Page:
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Shadows of Memory
The characters are the property of the Tolkien estate. No profit has been, nor will be made from this story.
That one may smile, and smile, and be a villain – Hamlet – Shakespeare.
With grateful thanks to Raksha and Virtuella for editorial assistance and Cairistiona for help with the plot.
There was pain everywhere. Thorongil had no idea where he was. Hands were prodding him and removing his clothing. He tried vainly to struggle, only to encounter other strong hands that restrained him. He felt violently sick and started to retch. The hands supported him while someone held a basin. Then the darkness swallowed him again.
He had no idea how much time had elapsed before he woke again. His head was swathed in bandages and throbbed painfully, as did his side. He tried to take stock of his surroundings. He realised he was lying on a strange bed, larger and softer than his own. Home in Imladris? No, he heard no familiar Elven voices, nor smelled the long-missed fragrances of herbs and flowers scattered throughout the Last Homely House. How had he come to be here? The last thing he remembered was setting out to dine with Steward Ecthelion.
He slowly opened his eyes. To his surprise, he beheld the last person he would have expected to see standing at his bedside: Denethor, Ecthelion's heir. "What happened?" Thorongil whispered through parched lips. It was a struggle to speak. The words came out slurred, as if he were drunk.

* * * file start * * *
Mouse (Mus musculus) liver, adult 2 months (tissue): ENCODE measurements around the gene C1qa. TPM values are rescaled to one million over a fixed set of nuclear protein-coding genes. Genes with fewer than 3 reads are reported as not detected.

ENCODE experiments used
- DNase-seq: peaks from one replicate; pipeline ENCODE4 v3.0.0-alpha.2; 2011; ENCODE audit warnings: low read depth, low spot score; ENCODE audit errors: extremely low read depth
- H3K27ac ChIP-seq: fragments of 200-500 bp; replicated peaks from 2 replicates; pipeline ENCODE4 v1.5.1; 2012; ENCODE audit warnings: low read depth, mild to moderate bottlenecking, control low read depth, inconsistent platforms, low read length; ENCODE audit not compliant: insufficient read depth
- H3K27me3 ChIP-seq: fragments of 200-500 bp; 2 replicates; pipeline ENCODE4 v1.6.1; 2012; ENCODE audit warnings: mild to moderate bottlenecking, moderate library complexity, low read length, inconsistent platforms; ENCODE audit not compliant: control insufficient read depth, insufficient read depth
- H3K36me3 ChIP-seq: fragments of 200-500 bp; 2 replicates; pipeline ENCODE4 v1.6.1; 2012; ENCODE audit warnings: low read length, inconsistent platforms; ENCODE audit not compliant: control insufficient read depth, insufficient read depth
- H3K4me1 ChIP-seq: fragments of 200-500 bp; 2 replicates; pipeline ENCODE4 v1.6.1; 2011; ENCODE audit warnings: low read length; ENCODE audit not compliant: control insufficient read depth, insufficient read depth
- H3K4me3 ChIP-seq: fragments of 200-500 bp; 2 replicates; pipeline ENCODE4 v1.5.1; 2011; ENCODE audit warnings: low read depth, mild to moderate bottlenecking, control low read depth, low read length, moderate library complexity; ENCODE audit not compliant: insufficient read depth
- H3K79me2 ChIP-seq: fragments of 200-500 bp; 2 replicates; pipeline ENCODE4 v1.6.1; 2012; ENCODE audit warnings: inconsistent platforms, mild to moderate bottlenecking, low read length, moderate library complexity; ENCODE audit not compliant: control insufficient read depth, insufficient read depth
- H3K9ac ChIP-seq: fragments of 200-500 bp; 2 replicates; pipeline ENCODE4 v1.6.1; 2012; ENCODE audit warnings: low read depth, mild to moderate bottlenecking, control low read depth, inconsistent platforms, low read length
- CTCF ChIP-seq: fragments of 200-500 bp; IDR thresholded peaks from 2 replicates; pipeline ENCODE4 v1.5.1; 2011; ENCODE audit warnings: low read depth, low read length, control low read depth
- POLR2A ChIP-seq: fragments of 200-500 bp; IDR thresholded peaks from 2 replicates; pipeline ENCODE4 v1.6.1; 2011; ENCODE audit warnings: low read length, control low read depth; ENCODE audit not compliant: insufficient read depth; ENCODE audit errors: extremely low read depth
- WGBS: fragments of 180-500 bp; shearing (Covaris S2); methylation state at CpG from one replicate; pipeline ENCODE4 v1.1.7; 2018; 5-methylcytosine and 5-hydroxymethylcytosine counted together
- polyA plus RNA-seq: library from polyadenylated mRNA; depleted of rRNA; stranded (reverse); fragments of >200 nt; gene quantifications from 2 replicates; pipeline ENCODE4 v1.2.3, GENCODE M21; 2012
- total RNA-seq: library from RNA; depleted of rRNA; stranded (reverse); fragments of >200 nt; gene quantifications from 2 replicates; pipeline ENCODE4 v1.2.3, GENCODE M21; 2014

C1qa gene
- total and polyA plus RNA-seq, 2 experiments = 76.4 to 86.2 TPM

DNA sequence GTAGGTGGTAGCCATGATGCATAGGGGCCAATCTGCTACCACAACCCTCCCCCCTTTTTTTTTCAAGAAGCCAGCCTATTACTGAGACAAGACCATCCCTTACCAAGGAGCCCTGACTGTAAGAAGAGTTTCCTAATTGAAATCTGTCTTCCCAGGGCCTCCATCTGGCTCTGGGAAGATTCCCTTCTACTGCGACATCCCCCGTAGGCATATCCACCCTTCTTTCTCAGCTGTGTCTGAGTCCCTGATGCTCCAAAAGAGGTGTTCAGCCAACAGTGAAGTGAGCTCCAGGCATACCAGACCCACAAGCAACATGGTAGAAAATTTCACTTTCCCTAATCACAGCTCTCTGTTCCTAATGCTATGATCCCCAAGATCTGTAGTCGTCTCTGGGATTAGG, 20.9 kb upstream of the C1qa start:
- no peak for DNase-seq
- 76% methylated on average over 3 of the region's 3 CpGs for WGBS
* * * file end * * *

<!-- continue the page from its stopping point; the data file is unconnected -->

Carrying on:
"You had an accident and were injured. The child was unharmed," said Denethor. "Would you like a drink?"
Denethor supported his head and held the glass to his lips. "Easy, Aragorn, sip it slowly," he advised.
Thorongil nearly choked on the water. He was so shocked that his control lapsed, surprise and horror showing on his face.
"I know you dislike being helped, but you will soon be well again, easy now," the Steward's heir soothed.
Thorongil groaned, sighed, and settled back against the pillows. Denethor had discovered his true name! What else did he know? Moreover, how had he fallen into Denethor's power so helplessly? To what child did he refer?
"Sleep now," said Denethor, kissing him lightly on the brow. Before Thorongil could do more than wonder at such an action, he fell back asleep.
Some hours later Thorongil opened his eyes again. He gingerly sat upright, trying to ignore his aching, spinning head. Denethor lay asleep on the far side of the bed, nearest the door. Thorongil tried to make sense of what had happened.